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The Ninth Circuit affirmed the district court's order granting summary judgment to the state in an action brought by Indian tribes under the Indian Gaming Regulatory Act (IGRA). California permits certain forms of class III gaming under an effective tribal-state gaming compact. At issue was the termination provision in a 1999 compact. The panel held that the plain language of the IGRA permits tribes and states to negotiate the duration of a compact governing the conduct of a tribe's class III gaming activities. Therefore, the panel held that the termination provision in the compact at issue was not void under the IGRA. View "Chemehuevi Indian Tribe v. Newsom" on Justia Law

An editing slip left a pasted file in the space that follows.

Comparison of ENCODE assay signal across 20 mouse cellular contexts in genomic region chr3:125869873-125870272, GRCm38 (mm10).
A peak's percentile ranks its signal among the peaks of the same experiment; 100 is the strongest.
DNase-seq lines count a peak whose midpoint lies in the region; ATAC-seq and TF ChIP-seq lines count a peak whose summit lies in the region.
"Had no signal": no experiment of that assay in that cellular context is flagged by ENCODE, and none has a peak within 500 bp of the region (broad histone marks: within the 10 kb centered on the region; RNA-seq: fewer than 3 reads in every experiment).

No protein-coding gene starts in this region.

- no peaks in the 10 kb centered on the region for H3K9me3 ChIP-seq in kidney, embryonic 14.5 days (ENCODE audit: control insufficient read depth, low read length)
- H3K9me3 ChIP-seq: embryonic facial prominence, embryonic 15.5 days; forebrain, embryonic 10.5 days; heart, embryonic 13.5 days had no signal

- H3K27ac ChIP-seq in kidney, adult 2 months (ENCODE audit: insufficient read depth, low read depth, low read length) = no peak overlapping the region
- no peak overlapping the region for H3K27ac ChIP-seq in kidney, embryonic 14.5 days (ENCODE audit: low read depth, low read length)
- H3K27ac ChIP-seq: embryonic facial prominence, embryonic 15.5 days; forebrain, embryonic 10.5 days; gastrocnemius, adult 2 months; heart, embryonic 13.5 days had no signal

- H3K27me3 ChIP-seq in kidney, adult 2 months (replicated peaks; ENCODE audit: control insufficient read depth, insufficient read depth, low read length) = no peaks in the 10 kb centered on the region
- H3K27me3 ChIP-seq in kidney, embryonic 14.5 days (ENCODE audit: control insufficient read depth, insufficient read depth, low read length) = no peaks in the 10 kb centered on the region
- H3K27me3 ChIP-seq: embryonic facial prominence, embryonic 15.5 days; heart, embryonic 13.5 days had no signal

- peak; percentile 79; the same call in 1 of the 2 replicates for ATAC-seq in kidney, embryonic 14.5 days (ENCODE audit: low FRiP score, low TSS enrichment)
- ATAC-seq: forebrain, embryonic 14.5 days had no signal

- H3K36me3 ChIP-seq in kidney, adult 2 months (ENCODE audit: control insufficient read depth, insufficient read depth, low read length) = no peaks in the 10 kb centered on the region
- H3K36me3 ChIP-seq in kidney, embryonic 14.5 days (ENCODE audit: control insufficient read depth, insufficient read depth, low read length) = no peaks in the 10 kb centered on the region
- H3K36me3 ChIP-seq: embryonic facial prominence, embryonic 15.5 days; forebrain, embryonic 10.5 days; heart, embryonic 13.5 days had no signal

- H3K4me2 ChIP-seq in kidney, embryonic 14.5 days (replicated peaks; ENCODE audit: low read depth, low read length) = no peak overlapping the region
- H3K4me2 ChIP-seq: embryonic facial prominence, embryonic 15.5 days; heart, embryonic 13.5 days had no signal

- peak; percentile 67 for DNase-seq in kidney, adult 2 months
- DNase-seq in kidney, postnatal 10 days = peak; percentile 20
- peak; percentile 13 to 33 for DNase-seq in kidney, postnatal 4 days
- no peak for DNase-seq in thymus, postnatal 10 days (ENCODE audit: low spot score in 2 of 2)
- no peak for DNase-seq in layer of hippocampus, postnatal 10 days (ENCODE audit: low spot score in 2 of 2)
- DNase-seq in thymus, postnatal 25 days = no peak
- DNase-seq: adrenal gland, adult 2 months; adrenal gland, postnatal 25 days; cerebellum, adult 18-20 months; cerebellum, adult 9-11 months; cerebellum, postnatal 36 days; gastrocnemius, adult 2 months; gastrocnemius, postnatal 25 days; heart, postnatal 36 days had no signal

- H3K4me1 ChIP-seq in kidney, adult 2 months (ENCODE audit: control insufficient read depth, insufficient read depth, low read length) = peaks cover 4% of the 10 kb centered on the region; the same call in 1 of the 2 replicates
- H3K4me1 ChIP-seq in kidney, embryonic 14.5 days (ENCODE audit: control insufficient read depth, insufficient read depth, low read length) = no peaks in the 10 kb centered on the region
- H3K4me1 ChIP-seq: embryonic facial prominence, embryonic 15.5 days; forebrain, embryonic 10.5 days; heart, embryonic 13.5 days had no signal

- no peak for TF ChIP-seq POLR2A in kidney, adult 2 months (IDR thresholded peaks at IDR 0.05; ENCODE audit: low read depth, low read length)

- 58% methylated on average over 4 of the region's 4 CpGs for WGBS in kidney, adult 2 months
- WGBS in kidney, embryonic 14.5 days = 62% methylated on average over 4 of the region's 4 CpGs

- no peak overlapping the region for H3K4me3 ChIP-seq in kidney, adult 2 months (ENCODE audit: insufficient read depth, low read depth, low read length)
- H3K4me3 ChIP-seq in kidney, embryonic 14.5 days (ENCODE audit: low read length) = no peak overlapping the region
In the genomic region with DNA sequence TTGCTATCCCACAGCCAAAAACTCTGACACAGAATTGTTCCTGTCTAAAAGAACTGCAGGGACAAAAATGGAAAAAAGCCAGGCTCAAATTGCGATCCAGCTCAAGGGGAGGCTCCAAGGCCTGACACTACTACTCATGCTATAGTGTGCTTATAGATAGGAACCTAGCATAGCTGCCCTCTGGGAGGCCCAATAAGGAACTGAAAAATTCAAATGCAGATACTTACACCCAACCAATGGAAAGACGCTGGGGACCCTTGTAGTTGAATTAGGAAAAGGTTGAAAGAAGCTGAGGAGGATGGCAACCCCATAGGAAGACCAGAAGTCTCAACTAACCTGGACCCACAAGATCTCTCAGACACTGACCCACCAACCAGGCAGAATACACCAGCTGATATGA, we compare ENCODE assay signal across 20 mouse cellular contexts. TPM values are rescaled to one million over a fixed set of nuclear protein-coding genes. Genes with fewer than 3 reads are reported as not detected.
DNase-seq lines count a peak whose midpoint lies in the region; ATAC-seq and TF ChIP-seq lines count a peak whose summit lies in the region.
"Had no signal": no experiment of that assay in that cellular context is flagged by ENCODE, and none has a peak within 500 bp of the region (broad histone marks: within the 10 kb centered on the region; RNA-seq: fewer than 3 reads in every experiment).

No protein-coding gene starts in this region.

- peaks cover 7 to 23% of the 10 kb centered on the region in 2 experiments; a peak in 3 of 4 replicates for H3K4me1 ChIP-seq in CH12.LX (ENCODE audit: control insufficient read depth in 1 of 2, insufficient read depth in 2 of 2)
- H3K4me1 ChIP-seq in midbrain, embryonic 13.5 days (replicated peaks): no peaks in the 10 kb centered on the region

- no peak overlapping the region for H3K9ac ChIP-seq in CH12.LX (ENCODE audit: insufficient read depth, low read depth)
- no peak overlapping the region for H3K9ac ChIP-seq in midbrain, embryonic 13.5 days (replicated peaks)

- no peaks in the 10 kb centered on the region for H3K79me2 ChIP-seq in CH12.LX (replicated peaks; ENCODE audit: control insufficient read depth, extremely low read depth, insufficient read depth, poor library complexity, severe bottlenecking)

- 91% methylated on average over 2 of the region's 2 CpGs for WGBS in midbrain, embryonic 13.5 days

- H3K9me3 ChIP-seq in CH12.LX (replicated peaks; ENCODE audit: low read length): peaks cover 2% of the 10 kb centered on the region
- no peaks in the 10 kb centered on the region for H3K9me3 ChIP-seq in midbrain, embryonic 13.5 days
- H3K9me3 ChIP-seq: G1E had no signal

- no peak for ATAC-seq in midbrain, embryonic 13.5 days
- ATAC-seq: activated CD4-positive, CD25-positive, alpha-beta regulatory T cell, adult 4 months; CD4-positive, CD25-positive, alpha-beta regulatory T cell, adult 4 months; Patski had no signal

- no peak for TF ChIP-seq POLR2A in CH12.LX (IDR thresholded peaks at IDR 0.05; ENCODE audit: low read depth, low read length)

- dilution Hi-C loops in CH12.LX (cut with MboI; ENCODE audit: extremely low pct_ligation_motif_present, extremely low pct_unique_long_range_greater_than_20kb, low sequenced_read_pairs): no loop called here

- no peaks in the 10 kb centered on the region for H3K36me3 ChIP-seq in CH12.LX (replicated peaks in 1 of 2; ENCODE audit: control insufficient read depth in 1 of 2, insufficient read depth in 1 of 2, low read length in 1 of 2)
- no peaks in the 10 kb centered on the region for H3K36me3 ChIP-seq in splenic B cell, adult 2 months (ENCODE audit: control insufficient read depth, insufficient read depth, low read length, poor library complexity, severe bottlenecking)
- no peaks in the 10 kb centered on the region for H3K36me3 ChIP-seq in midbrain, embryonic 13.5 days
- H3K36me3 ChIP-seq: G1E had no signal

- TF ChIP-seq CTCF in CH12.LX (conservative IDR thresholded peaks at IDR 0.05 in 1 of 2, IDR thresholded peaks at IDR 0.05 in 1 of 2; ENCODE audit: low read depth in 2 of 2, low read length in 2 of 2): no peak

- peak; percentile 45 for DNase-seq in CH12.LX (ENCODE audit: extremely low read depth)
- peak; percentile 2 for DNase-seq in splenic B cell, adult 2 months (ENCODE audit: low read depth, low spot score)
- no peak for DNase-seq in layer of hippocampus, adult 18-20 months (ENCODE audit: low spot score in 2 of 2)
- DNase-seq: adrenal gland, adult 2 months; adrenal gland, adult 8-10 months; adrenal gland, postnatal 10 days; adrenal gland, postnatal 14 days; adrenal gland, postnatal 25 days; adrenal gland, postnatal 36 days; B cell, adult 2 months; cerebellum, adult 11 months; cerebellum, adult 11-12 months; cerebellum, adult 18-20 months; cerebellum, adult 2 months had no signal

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The Ninth Circuit affirmed the district court's grant of defendant's motion to suppress evidence obtained when a tribal officer twice searched defendant's truck. The officer initially pulled up behind the truck, which was parked on the side of the highway, to see if defendant and his young child needed assistance. The panel could not agree that the officer appropriately determined that defendant was a non-Indian just by looking at him. The panel held that the officer acted outside of his jurisdiction as a tribal officer when he detained defendant, a non-Indian, and searched his vehicle without first making any attempt to determine whether defendant was in fact an Indian. The panel held that the exclusionary rule applies in federal court prosecutions to evidence obtained in violation of the Indian Civil Rights Act's (ICRA) Fourth Amendment counterpart. The panel also held that a tribal officer does not necessarily conduct an unreasonable search or seizure for ICRA purposes when he acts beyond his tribal jurisdiction. However, tribal authority consideration is highly pertinent to determining whether a search or seizure is unreasonable under the ICRA. In this case, the officer violated the ICRA Fourth Amendment analogue by seizing defendant, a non-Indian, while operating outside the Crow Tribe's jurisdiction. View "United States v. Cooley" on Justia Law